The U.S. Department of the Interior is proposing to create an administrative procedure and criteria that the Secretary of the Interior would apply if the Native Hawaiian community forms a unified government that then seeks a formal government-to-government relationship with the United States.  Under the proposal, the Native Hawaiian community — not the Federal government — would decide whether to reorganize a Native Hawaiian government, what form that government would take, and whether it would seek a government-to-government relationship with the United States.

The proposal, which takes the form of a Notice of Proposed Rulemaking (NPRM), builds on more than 150 Federal statutes that Congress has enacted over the last century to recognize and implement the special political and trust relationship between the United States and the Native Hawaiian community.  The NPRM comes on the heels of a robust and transparent public comment period as part of an Advance Notice of Proposed Rulemaking (ANPRM) process that began last year and included public meetings.  More than 5,000 members of the public submitted written comments to the ANPRM, and they overwhelmingly favored creating a pathway for re-establishing a formal government-to-government relationship.

Members of the Hawai’i Congressional delegation predictably responded in favor of the rule change, as did Governor Ige. Rep. Tulsi Gabbard’s statement was perhaps the most substantive:

Many indigenous groups in the U.S. have the right of self-determination, and today’s announcement acknowledges that that right also belongs to the Native Hawaiian people, one of the largest native communities in the country. These rules incorporate over 5,000 public comments submitted to the Department of Interior (DOI), and should they be adopted, the Native Hawaiian community will have the option to re-establish a unified government and self-determine their future relationship with the federal government. I encourage all interested parties to submit their comments to DOI during the 90-day public review period to ensure a collaborative final ruling.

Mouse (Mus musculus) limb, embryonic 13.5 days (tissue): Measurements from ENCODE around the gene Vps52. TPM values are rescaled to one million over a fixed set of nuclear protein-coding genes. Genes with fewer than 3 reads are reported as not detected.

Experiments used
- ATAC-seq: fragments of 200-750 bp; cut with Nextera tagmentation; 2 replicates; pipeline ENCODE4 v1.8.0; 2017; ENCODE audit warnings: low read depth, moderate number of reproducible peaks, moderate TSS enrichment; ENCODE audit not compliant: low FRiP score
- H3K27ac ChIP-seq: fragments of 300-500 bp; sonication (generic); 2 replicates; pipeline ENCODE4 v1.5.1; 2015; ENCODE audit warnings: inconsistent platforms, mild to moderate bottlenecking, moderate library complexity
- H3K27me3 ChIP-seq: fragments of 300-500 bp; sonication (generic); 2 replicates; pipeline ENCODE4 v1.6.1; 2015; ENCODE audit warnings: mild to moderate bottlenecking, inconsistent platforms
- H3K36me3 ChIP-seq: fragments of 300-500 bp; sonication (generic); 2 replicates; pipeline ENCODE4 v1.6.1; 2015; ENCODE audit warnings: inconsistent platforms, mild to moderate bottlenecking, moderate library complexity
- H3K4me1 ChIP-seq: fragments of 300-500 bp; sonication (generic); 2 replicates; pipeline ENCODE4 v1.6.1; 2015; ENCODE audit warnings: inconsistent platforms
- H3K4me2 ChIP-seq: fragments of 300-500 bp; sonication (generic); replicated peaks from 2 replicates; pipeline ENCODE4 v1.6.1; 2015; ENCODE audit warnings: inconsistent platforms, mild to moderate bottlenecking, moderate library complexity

The list of candidates for delegate to the constitutional convention was released by Na’i Aupuni the next day. It can be viewed here, but prominent candidates included John Aeto, Keoni and Louis Aagard, OHA trustee Rowena Akana, former Mayor Dante Carpenter, Prof. Williamson Chang, Jade Danner, Prof. Lilikala Kame’eleihiwa, Senator Brickwood Galleria, Adrian Kamali’i, Sovereignty leader Dennis “Bumpy” Kanahele, Colin Kippen, Prof. Daviana McGregor, former OHA administrator Clyde Namu’o, and Native Hawaiian Legal Corp. director Moses Haia, among many others.

There is a question of whether the rule change gives the kind of legal protection that was the point of Federal recognition, or if it is merely a Federal sanction of a process already happening. The Hawai’i Independent ran a story questioning the validity of the rule change:

“We have to remember that this process started with the State of Hawai‘i, not the Hawaiian people,” [Andre] Perez told The Independent over the phone. “Hawaiians did not initiate or pass Act 195, which created Kana‘iolowalu. The state legislature did, and gave the governor the power to appoint members to the commission. True self-determination does not come with a state-initiated, state-controlled process like this.”

Keanu Sai happened to speak to my class the day after the rule change. As I pondered the question of whether this was a victory for the Fed Rec set, it seemed to have no effect on Sai’s view that it was simply more Federal legislation inapplicable in foreign (Hawaiian) territory.